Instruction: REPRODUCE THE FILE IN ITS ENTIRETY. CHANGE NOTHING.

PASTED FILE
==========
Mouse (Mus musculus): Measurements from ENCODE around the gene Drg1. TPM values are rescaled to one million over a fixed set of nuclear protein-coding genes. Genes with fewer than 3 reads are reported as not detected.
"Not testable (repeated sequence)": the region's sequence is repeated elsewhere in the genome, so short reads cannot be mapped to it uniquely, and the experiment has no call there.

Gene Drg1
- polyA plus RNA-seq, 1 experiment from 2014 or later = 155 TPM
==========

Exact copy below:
Mouse (Mus musculus): Measurements from ENCODE around the gene Drg1. TPM values are rescaled to one million over a fixed set of nuclear protein-coding genes. Genes with fewer than 3 reads are reported as not detected.
"Not testable (repeated sequence)": the region's sequence is repeated elsewhere in the genome, so short reads cannot be mapped to it uniquely, and the experiment has no call there.

Gene Drg1
- polyA plus RNA-seq, 1 experiment from 2014 or later = 155 TPM